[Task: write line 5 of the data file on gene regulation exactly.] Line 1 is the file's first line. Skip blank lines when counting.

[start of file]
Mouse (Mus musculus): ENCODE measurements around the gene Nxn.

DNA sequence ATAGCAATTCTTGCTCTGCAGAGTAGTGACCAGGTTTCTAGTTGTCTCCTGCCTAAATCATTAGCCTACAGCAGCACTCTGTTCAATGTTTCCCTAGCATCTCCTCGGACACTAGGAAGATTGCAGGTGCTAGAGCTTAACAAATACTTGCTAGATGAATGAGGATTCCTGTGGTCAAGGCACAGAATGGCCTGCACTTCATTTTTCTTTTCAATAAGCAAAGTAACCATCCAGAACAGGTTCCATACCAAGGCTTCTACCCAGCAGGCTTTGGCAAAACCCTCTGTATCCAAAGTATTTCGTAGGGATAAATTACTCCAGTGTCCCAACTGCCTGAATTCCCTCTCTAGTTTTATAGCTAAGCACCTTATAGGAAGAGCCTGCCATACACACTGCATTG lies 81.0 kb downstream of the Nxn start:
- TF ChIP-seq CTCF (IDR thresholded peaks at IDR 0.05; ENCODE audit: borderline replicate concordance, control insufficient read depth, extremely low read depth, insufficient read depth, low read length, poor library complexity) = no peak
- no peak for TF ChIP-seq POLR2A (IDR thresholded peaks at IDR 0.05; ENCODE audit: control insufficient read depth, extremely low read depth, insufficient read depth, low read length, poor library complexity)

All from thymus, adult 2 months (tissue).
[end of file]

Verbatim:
All from thymus, adult 2 months (tissue).